Closures, methods, static methods, class methods, lambdas and callbacks

Everything you ever wondered about closures, and a few things more:

Closures: just what are closures?

Lets start with an example, and then discuss how it works.


def get_plus(increase):
    def plus(start):
        return start + increase
    return plus
}}} add6 = get_plus(6)
}}} add6(10)
16
}}} add8 = get_plus(8)
}}} add8(10)
18
}}} add8 is add6
False

The function get_plus returns the plus function.  It (get_plus) does not call plus(), but just returns the function plus without calling the code in plus.  When a program calls get_plus, at runtime a ‘stackframe’ is created for the get_plus function​. This stackframe will hold the parameters for get_plus together with any local variables of get_plus. In this case, the only local data is the parameter ‘increase’, but there could be any number of local variables and parameters… anything in the scope of get_plus is part of the environment of get_plus.

The ‘plus’ returned by get_plus, is actually not just  ‘plus’ but plus together with the stack frame, or local environment of get_plus, at the time plus is returned. This ‘code’ + environment is what is called a closure.

So get_plus(6) returns a copy of plus where increase in the environment is 6. Also get_plus(8) would return a copy of plus where increase in the environment is 8. Even though the code is the same, the environment is different for each plus, so the two calls do return something different.  A different closure, where a closure is the combination of function and environment the function can access. Thus add8 is add6 returns False, and the two closures returned are not the same.

Closures as code, packaged with Parameters

The plus function adds two numbers, start and increase. These can be considered the two parameters to plus, one from the parameter list, the other from the surrounding scope.  Every call to get_plus(), returns a copy of plus,  packaged together with a value for increase .  The same plus code used every time, but prepacked each time with a value for increase.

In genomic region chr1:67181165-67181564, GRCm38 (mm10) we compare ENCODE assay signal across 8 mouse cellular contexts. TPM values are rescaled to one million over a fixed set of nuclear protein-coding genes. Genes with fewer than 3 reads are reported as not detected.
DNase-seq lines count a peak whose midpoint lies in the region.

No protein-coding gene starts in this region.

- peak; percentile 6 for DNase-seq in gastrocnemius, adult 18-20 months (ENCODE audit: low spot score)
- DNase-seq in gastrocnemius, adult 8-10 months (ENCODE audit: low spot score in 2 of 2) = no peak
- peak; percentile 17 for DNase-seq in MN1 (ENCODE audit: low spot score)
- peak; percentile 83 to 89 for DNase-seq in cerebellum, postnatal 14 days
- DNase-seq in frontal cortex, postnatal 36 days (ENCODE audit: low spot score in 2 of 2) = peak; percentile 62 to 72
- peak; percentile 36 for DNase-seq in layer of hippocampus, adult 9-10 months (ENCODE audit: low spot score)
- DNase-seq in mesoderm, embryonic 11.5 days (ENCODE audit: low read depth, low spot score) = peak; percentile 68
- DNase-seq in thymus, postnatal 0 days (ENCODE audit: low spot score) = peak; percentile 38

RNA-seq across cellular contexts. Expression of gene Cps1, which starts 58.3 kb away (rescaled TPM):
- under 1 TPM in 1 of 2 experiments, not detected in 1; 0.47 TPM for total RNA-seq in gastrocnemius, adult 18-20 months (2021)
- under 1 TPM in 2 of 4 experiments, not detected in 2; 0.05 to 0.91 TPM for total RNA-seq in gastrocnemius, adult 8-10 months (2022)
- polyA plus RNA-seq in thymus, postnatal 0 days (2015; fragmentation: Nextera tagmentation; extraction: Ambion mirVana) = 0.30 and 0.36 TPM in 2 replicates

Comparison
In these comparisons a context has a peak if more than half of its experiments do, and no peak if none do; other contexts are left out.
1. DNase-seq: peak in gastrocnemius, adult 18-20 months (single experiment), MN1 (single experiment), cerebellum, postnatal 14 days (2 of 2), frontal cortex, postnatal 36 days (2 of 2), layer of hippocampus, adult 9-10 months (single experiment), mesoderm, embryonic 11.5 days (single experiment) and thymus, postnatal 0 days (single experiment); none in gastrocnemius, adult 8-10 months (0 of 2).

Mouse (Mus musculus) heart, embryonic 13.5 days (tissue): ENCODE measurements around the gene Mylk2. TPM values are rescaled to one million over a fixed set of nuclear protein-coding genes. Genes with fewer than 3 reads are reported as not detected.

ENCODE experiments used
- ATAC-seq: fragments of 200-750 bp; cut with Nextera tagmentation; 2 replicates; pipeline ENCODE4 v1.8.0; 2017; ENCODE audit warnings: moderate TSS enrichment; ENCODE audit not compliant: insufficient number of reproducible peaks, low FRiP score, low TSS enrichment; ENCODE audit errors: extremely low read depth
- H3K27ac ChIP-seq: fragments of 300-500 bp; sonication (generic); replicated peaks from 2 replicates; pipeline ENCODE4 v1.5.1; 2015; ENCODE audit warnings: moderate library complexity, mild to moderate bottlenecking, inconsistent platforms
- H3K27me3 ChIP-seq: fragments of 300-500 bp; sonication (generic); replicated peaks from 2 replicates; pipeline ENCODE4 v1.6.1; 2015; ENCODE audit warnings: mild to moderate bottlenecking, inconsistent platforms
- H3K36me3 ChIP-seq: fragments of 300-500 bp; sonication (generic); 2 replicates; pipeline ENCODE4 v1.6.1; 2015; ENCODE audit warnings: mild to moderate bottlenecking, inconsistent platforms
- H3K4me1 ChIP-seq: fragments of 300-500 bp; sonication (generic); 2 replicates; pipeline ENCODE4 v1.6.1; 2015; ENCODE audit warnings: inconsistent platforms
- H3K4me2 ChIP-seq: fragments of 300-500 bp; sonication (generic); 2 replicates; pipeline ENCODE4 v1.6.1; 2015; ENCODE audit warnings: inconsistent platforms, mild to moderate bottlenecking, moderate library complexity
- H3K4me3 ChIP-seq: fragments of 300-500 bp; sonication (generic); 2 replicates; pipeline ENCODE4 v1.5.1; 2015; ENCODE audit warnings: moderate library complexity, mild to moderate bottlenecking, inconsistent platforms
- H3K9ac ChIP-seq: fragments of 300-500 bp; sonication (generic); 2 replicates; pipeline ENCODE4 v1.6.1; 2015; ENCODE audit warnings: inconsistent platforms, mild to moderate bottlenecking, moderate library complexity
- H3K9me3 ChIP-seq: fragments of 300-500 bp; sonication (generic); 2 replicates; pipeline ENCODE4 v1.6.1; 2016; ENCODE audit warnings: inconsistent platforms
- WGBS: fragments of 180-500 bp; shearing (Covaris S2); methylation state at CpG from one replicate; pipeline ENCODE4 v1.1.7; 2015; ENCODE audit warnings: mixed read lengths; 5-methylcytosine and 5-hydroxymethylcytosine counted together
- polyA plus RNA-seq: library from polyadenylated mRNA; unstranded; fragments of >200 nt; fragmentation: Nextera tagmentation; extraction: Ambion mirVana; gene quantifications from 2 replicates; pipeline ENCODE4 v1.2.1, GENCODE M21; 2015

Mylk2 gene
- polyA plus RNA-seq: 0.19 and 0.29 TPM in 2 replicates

Methods as closures: Python.

Consider the following example


class Adder:
    def __init__(self, increase):
        self.increase = increase
    def plus(self, start):
        return self.increase + start

}}} plus6 = Adder(6).plus
}}} plus8 = Adder(8).plus
}}} plus6(10)
16
}}} plus6 is plus8
False

The above code shows how a class can provide a very similar solution to the prior closure example. A method of an instanced object behaves exactly in the manner of a closure, with ‘self’ packaged in the environment of the method.  When calling ‘plus6’, there is no need to supply the object created by Adder(6), because plus6 has this self in its environment.

Also note that for two objects of the same class, the methods are actually the same.  The is test gives false when comparing the plus method of Adder(6) with the plus method of Adder(8).  Each object has its own plus, not all sharing the same plus method.  That is because each plus is actually a closure with the self of the relevant object,

Now consider the types.


// using class Adder from previous example.
}}} add6 = Adder(6)
}}} type(add6.plus)
{class 'method'}
}}} type(Adder.plus)
{class 'function'}
}}}Adder.plus(add6,8)
14

The ‘plus’ attribute of the ‘​add6‘ instance of ‘Adder’ is a method, but the attribute of class ‘Adder’ itself is a function.  In fact, within the Adder class, ‘plus‘  is just a regular function, and can be called when provided regular parameters including with an object for self as in the example with ‘Adder.plus(add6, 8)‘.  Each time an Adder object is created, that object gets its own closure of plus with bound with self for that object, and these closures are called methods.

Methods as Closures: Kotlin

In Kotlin, methods also function as closures, but in a different way.  The code in a python method accesses the object through the ‘self‘ object, in the same way code outside the class could instance an object of the class, call that object self, and access the attributes of the class. Kotlin code does not access attributes through an object, and ‘this‘ when used within the class is a name qualifier, ‘this.plus‘ signals does not signal attribute access using this as an object.  All data for the instance of the object is within name scope.  The instance of the object is the closure environment.  Defining a function within a class is just like defining a function within a function.  For a function within a function, all attributes from the scope of the outer function are available to the inner function.  A method in a class is just like that outer function.